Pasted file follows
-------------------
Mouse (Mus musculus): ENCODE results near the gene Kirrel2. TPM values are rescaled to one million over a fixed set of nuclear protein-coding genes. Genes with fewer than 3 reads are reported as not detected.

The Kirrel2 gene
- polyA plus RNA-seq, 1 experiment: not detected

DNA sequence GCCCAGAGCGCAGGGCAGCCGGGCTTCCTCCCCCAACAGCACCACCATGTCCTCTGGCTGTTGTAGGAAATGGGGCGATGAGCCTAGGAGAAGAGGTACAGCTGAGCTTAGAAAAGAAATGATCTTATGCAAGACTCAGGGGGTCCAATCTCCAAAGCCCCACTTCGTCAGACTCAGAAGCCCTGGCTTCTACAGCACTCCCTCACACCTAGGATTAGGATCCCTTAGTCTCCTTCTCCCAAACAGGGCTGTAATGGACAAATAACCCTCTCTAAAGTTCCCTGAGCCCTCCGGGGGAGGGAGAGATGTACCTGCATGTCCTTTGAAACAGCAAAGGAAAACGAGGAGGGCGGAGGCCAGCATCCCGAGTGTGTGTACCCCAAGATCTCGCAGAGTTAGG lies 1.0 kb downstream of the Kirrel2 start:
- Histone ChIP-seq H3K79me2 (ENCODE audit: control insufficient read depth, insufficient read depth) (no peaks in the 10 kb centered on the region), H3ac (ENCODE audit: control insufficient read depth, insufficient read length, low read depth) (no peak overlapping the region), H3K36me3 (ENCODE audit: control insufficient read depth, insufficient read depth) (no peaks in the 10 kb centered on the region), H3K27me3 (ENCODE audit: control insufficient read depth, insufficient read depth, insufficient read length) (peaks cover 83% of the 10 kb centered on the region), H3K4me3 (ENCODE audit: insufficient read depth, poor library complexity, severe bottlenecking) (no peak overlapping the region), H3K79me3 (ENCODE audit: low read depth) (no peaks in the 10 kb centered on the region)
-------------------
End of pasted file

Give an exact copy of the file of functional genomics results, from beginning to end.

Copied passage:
Mouse (Mus musculus): ENCODE results near the gene Kirrel2. TPM values are rescaled to one million over a fixed set of nuclear protein-coding genes. Genes with fewer than 3 reads are reported as not detected.

The Kirrel2 gene
- polyA plus RNA-seq, 1 experiment: not detected

DNA sequence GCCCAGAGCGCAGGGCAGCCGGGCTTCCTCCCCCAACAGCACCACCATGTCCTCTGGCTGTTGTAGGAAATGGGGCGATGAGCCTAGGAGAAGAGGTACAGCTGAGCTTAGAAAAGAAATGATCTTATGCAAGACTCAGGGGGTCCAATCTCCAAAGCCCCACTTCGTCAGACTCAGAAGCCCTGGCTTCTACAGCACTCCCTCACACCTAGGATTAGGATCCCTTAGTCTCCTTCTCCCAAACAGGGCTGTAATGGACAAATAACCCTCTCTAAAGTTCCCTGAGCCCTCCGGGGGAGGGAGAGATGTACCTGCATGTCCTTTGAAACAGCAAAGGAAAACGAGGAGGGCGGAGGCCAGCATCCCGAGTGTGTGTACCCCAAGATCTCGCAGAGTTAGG lies 1.0 kb downstream of the Kirrel2 start:
- Histone ChIP-seq H3K79me2 (ENCODE audit: control insufficient read depth, insufficient read depth) (no peaks in the 10 kb centered on the region), H3ac (ENCODE audit: control insufficient read depth, insufficient read length, low read depth) (no peak overlapping the region), H3K36me3 (ENCODE audit: control insufficient read depth, insufficient read depth) (no peaks in the 10 kb centered on the region), H3K27me3 (ENCODE audit: control insufficient read depth, insufficient read depth, insufficient read length) (peaks cover 83% of the 10 kb centered on the region), H3K4me3 (ENCODE audit: insufficient read depth, poor library complexity, severe bottlenecking) (no peak overlapping the region), H3K79me3 (ENCODE audit: low read depth) (no peaks in the 10 kb centered on the region)